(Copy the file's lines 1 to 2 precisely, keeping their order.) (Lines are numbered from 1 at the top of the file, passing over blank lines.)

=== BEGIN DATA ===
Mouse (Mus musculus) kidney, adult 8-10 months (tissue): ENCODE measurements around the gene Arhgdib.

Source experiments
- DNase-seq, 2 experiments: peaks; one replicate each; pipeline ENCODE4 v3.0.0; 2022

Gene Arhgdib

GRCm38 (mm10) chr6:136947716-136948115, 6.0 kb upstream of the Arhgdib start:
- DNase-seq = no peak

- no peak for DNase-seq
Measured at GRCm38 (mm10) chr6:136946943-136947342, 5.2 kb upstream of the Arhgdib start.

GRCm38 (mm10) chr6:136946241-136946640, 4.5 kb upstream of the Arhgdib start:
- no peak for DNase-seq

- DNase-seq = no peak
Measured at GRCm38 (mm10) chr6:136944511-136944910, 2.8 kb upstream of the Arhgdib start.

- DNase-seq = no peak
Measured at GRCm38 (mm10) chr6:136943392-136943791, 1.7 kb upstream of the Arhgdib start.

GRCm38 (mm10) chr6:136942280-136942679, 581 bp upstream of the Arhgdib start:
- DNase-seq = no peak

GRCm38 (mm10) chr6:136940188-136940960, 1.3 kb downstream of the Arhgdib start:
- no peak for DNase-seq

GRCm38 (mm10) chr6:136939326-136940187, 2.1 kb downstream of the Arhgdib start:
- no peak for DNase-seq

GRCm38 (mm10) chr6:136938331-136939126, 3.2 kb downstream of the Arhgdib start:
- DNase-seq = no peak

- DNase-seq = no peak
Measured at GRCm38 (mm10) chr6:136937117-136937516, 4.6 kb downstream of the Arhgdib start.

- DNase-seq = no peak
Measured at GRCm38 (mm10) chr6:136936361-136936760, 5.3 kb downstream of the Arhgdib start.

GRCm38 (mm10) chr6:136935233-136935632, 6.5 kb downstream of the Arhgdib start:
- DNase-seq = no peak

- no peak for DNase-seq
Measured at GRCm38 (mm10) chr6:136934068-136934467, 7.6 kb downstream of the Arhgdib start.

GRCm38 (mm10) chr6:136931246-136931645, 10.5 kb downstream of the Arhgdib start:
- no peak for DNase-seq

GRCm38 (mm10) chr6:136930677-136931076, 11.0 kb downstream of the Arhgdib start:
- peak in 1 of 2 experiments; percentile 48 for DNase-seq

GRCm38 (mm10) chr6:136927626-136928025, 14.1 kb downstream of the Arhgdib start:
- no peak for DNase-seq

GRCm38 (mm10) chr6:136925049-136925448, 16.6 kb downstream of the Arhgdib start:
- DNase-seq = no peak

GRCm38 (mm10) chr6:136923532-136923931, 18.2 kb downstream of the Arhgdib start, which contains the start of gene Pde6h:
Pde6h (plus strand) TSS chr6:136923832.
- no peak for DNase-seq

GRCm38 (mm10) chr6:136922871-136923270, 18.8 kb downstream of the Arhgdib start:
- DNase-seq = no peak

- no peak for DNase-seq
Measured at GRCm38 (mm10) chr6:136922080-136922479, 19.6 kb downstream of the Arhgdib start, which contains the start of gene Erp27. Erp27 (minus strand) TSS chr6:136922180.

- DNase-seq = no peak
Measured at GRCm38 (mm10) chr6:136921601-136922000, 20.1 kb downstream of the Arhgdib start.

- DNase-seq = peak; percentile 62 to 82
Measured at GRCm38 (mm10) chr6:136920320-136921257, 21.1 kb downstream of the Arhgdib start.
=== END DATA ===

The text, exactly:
Mouse (Mus musculus) kidney, adult 8-10 months (tissue): ENCODE measurements around the gene Arhgdib.

Source experiments